Devita was brought up differently by her parents. When they had to choose between her writing a Class II accounts exam or attending a NASSCOM conference in Hyderabad, her parents chose the latter because she would learn much more at the conference.

Devita is brash. She thinks of exams as an insult to her intelligence and has little patience for IIT-ians or jhallas (badly dressed people).

She once hired an IIT-ian for her brand of luxury television - Vu. He complained he wasn't learning enough and she was happy to have him go. No it wasn't a clash of intelligence because Devita is a member of the international high IQ society, Mensa.

Her television brand - a set costs Rs 8 lakh - has grown steadily from zero to Rs 100 crore in revenue over eight years. Unlike many others who floated startups, Devita never had to worry about money, but the fact that the company is afloat and growing is down to her.

When Vu crosses Rs 500 crore in revenue, she intends to turn her attention to making cars look different.

"I hate reverse parking. The wheels turn only about 45 degrees or so. In a trolley, they move 360. Why can't the wheels of a car move 360 degrees?" Sinha quotes her as saying.

She has other questions buzzing in her head too. Such as: why can't the driver's seat be in the centre, instead of always to the right or left? Why do I need a front passenger seat in a Mercedes? Why can't there by a laptop table instead?

Later comers to work or those shabbily dressed have to pay fines. And she has a particular distaste for boys.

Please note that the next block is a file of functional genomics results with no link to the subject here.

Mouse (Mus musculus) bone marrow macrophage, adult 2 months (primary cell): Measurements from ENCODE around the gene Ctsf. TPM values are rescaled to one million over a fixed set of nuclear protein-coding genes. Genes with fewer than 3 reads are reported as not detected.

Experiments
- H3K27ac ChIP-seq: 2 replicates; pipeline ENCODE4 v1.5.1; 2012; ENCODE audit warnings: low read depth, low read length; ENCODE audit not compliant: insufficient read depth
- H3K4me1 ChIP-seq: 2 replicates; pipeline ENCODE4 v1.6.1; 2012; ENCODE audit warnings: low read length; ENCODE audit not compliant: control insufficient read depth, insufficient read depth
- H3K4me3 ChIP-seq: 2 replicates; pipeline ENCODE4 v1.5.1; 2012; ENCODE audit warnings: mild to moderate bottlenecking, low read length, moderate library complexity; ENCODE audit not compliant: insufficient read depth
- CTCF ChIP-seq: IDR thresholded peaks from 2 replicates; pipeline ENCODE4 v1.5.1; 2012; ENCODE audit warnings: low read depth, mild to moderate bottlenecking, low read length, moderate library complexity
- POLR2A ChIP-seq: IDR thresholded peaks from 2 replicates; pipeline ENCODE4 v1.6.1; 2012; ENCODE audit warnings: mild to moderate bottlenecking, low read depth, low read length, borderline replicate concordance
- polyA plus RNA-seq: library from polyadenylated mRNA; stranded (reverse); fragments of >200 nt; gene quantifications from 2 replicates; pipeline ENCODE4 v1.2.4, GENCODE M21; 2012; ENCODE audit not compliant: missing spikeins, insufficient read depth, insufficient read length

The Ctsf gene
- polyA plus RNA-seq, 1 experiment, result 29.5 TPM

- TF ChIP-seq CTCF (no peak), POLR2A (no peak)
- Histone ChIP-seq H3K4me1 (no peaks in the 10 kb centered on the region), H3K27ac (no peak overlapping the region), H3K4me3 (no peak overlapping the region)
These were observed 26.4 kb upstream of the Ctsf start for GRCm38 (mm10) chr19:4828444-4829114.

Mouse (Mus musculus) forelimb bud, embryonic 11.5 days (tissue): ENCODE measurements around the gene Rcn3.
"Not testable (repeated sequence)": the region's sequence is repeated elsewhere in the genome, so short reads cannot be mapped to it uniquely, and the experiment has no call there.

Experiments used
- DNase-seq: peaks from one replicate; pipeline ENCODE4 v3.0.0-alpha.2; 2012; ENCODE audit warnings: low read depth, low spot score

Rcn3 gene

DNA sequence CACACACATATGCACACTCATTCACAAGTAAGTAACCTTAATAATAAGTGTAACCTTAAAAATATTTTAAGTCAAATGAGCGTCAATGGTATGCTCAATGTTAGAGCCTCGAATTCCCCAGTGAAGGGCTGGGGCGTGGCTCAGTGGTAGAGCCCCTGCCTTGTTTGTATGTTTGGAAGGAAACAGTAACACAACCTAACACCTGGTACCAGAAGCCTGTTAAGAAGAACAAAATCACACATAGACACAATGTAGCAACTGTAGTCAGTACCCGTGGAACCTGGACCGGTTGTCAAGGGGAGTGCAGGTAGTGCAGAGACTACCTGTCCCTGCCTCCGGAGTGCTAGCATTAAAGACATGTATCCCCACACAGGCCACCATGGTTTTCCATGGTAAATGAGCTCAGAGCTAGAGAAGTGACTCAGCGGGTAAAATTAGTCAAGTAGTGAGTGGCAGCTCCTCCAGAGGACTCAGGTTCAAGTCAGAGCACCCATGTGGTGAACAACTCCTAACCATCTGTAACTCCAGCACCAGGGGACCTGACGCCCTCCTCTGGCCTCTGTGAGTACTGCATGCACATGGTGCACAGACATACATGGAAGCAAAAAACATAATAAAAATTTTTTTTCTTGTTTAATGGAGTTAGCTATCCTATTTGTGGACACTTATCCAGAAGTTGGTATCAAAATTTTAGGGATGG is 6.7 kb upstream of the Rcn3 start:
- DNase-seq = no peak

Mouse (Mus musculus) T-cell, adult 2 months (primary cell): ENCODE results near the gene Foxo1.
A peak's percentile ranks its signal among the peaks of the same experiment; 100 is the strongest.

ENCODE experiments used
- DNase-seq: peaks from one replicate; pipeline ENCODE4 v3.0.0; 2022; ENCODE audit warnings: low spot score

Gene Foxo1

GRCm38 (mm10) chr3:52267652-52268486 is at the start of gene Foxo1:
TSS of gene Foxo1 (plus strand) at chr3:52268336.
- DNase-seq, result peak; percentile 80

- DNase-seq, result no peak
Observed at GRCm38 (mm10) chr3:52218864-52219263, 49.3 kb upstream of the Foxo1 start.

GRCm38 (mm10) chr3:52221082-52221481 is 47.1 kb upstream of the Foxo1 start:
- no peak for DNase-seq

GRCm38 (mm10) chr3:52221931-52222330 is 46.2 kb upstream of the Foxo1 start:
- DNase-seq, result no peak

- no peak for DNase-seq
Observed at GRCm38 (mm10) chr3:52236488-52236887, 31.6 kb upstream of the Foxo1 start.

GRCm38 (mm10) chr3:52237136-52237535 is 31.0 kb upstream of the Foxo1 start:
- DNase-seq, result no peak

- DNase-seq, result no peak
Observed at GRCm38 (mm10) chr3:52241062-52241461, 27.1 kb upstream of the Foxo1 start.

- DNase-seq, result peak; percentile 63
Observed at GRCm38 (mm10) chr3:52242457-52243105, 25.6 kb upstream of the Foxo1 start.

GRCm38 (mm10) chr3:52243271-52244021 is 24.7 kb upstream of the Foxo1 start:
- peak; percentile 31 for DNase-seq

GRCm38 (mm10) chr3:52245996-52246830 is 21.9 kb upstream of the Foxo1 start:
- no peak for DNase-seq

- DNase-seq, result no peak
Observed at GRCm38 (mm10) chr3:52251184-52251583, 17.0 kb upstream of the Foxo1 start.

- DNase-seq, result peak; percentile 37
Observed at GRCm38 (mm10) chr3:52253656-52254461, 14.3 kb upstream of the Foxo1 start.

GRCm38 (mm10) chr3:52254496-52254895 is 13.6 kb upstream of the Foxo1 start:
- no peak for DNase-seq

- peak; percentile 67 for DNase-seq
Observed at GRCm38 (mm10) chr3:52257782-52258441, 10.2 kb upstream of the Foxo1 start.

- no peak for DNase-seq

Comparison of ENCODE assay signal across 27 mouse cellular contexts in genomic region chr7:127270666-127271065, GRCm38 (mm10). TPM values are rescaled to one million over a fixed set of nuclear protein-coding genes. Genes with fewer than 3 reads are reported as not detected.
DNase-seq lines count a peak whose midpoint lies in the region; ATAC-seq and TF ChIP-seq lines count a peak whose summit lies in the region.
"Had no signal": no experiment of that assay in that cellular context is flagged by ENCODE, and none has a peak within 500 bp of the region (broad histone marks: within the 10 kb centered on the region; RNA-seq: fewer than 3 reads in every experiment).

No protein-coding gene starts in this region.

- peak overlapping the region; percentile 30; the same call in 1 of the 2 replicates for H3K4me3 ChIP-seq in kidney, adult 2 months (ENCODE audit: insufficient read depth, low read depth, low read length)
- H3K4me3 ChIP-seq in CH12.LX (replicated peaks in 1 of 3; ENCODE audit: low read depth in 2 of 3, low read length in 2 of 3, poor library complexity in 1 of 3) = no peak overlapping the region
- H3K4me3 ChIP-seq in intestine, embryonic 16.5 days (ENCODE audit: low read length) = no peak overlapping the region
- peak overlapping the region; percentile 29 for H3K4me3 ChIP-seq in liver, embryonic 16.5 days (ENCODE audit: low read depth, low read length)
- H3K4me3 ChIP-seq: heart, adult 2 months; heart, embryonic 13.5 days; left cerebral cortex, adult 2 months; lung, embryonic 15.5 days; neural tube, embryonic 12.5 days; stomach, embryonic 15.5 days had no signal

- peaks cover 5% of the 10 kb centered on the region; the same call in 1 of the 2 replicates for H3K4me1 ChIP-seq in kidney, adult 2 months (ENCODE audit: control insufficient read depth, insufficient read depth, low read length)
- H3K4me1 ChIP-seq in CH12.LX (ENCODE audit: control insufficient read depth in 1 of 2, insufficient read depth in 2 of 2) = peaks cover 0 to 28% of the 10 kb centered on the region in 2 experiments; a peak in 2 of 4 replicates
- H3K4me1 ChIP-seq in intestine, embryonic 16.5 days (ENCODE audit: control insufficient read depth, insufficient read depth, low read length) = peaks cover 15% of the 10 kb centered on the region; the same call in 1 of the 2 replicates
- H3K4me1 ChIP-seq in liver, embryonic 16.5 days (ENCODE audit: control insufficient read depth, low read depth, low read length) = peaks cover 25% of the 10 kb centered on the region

"Guys are the new girls," she says.

She isn't married yet - because she does not want a wife. "Where are the men?" she asks.

Kuni Takahashi/ Bloomberg via Getty Images

The Ola Story

Bhavish Aggarwal's parents are doctors. He was their bright boy who made it to IIT and then made them even more proud by working at Microsoft.

Then there was a fallout because their son decided to be "travel agent".

A couple of years later, his mother, who lives in Ludhiana, is a dedicated Ola user. She is happy she is not reliant on a driver or her husband anymore.

Bhavish managed to coax his father-in-law into selling his car too - t he car that Bhavish often used to pick up customers.

"This was the car he (Bhavish) used to borrow from his wife, who was then his girlfriend, to pick up customers whenever there was no Ola cab available. Those were the days when he also managed the company's call centre. On occasion, he would take a call and say, 'Yes, sir, we will send the car.' And then, not finding anyone, drive down himself to pick up the customer."